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Bar News - November 16, 2012

Give Me Back My Copyright! Provision allows authors to reaquire rights to their works


New writers and artists typically are not in a position to negotiate favorable licensing terms with publishers and/or recording companies early in their careers. There is a power differential that often causes emerging creative talents to take what they can get. At that stage in their careers, their goal is to get published, get recorded, and get the exposure they need to begin building a brand.

Often, when an artistic work is created, its true commercial value is unknown. Congress has attempted to protect authors who assign all of the rights in their works before knowing their true value. Most recently, Congress addressed this issue in the Copyright Act of 1976. So, why are we talking about this in 2012? Let me explain.

The Copyright Act of 1976 ("Copyright Act") governs copyright in the United States. There are several types of works of authorship protected under the Copyright Act, including literary, musical, dramatic, audiovisual, and pictorial, graphic or sculptural works. Many of these works increase in value over time.

Under US law, an "author" obtains a copyright for an original work when it is fixed in a tangible medium. The term "author" generally means the creator or originator of the particular work, and may include writers, photographers, software developers, composers, and the like. In some situations, though, the "author," as described above, may not have rights to their original works. This is true if the work is a "work made for hire," which is defined in the Copyright Act as (1) a work prepared by an employee within the scope of his or her employment; or (2) a work specially ordered or commissioned… if the parties expressly agree in a written instrument signed by them that the work shall be considered a "work made for hire." Thus, under the Copyright Act, in the case of a "work made for hire," the employer or other person for whom the work was prepared is considered the "author."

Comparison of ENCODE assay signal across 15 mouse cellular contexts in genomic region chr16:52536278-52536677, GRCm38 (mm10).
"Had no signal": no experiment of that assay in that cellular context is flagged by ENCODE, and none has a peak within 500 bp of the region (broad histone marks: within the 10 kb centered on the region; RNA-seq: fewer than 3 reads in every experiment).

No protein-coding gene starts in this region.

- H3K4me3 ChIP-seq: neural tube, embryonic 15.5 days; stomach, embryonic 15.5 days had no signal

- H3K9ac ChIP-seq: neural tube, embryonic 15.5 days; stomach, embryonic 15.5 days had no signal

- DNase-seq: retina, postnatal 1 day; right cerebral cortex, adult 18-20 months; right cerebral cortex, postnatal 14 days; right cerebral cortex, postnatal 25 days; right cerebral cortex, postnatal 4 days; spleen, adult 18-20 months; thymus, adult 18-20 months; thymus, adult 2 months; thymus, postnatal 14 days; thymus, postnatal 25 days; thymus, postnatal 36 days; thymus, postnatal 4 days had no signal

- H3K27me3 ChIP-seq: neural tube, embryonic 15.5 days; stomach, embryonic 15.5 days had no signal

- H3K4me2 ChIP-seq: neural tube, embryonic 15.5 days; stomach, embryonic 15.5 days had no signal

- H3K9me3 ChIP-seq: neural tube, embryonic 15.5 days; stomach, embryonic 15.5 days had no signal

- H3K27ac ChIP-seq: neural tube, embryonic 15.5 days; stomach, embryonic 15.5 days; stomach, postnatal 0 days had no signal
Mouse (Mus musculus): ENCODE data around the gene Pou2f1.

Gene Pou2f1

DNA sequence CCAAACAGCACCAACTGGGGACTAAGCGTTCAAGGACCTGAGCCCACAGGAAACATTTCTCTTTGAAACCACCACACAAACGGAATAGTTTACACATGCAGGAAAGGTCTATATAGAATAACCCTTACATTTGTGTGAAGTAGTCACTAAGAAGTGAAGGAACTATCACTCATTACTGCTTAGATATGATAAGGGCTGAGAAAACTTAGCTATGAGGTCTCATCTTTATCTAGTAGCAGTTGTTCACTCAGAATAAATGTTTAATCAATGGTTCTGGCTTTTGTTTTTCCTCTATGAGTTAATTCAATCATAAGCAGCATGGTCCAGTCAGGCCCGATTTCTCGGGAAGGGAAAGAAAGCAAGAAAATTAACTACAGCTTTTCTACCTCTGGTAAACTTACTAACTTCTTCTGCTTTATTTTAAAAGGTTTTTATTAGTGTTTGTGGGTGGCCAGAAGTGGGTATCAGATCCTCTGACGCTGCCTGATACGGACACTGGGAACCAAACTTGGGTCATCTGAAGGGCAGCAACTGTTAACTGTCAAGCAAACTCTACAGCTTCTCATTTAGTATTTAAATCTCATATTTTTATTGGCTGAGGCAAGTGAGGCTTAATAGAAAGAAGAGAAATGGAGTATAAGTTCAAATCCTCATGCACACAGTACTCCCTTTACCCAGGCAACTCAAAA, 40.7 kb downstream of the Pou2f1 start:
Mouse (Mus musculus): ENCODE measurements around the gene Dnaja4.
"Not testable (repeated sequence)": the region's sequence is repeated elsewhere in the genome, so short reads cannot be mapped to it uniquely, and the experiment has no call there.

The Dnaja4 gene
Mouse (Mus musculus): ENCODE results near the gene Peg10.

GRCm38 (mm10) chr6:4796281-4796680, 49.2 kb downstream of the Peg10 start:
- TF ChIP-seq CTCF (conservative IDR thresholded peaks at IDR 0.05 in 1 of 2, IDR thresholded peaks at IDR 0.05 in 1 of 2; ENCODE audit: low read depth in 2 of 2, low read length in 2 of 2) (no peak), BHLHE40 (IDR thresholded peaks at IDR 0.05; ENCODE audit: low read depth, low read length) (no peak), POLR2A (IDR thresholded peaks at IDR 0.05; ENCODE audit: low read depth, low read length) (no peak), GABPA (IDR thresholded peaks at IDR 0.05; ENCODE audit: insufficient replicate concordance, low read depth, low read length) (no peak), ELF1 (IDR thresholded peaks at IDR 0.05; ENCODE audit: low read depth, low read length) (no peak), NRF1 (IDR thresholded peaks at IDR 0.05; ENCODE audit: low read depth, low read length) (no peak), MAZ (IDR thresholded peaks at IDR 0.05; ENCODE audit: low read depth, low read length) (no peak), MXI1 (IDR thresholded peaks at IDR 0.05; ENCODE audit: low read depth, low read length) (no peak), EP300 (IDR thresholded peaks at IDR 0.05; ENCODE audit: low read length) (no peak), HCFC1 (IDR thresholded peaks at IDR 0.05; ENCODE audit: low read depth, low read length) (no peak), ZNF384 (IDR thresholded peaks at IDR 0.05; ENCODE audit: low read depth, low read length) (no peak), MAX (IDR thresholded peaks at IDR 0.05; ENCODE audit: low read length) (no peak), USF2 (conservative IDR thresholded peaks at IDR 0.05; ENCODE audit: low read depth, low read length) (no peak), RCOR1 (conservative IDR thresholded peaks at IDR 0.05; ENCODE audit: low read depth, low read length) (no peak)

Because many works increase in value over time, the term of protection under the Copyright Act becomes an important factor. The term of protection for a copyrighted work is very long, by almost anyone’s standards. For an individual, the copyright of a work generally endures for the life of the author, plus 70 years after the author’s death. For "works made for hire," the copyright lasts 95 years from the year of its first publication, or 120 years from the year of its creation, whichever expires first.

In part due to the length of time that an "author" may have assigned their rights, and the potential for a work to increase in value over that period of time, Congress included a provision in the Copyright Act that protects authors from assigning away all of their rights before the true commercial value of the work is known. The provision provides a "termination right," which allows for the termination of transfers and licenses granted by the author, with those rights in the work reverting back to the author.

This termination right has some important limitations, but before we begin discussing the limitations on an author’s right to terminate any transfers or licenses they may have granted, it is important to first understand what rights an author has in their work. There are five exclusive rights in a copyrighted work: reproduction, modification, distribution, public performance, and public display. If the author did not have any rights in their work, i.e. it was a "work made for hire," then they could not have transferred or licensed their work, and thus the termination right would not apply.